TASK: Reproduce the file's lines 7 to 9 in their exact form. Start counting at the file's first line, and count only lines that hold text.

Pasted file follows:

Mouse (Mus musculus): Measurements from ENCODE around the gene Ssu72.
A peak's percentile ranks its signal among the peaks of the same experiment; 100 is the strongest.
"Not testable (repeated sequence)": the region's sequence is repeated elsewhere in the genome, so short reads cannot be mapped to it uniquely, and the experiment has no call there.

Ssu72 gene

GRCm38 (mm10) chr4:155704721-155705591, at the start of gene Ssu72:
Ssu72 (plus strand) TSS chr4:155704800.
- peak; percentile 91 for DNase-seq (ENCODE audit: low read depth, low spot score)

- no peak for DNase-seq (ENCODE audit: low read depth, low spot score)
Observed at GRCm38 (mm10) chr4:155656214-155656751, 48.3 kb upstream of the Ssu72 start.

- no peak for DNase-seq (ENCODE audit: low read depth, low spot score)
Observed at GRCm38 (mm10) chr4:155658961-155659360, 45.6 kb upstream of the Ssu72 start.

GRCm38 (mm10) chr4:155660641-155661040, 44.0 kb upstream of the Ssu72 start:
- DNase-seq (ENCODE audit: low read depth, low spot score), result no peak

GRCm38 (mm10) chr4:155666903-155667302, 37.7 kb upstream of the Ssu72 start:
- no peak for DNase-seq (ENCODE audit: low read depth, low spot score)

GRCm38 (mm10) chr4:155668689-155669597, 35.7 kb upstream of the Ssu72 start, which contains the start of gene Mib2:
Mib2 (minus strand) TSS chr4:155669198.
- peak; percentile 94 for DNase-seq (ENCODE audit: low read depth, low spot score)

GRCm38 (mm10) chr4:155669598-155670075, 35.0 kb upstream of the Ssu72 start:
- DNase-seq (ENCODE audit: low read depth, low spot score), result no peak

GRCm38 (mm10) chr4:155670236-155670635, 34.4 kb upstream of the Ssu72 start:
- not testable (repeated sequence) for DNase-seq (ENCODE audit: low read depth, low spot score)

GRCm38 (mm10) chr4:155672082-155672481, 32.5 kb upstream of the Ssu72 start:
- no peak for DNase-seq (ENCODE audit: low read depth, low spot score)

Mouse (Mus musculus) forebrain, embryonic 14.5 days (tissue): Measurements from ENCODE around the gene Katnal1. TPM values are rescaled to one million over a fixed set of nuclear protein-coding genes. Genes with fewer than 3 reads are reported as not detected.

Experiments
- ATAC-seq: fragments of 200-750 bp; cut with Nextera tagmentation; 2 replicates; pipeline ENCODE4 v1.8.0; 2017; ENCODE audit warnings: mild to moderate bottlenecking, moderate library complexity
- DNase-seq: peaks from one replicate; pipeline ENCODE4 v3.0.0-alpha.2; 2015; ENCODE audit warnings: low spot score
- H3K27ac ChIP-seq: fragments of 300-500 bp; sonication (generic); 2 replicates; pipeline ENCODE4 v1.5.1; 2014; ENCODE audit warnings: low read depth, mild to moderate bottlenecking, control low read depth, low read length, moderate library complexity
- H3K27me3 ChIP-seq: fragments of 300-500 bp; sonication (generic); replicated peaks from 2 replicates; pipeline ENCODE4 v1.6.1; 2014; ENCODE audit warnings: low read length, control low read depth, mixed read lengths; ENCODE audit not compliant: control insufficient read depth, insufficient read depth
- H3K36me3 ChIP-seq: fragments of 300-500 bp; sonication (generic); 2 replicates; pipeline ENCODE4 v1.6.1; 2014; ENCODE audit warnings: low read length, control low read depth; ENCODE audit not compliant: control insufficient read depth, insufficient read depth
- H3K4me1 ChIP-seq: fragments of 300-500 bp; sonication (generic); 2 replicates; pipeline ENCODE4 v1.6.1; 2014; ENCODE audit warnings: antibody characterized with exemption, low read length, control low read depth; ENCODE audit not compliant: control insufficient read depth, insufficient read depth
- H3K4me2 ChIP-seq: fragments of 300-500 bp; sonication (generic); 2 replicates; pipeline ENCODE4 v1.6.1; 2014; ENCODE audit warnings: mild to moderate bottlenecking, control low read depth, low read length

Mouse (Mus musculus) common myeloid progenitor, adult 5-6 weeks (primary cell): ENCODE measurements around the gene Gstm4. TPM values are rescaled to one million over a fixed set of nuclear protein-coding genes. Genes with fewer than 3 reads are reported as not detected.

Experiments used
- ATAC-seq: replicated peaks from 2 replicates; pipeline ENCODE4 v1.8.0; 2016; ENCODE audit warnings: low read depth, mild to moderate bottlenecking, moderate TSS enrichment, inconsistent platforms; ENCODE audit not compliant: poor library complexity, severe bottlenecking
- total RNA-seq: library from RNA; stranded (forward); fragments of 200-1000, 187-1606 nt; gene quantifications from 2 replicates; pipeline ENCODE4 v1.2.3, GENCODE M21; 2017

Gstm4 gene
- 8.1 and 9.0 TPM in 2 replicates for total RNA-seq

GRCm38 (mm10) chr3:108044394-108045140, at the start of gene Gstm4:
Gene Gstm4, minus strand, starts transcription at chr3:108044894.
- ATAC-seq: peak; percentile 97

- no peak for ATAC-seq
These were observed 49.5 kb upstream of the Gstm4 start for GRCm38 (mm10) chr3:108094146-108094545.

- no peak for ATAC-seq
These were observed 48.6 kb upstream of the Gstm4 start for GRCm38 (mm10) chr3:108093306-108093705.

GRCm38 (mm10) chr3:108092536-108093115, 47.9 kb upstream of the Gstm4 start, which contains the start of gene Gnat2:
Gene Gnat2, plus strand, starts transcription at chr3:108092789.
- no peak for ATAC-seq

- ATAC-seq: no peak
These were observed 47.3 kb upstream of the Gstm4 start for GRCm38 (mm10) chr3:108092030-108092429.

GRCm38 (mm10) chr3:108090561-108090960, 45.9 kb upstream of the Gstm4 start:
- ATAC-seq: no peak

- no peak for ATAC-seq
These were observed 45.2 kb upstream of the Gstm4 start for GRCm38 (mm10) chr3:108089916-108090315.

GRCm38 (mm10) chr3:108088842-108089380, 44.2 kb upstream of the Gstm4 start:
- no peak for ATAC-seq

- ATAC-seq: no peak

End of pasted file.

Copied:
- peak; percentile 91 for DNase-seq (ENCODE audit: low read depth, low spot score)

- no peak for DNase-seq (ENCODE audit: low read depth, low spot score)
Observed at GRCm38 (mm10) chr4:155656214-155656751, 48.3 kb upstream of the Ssu72 start.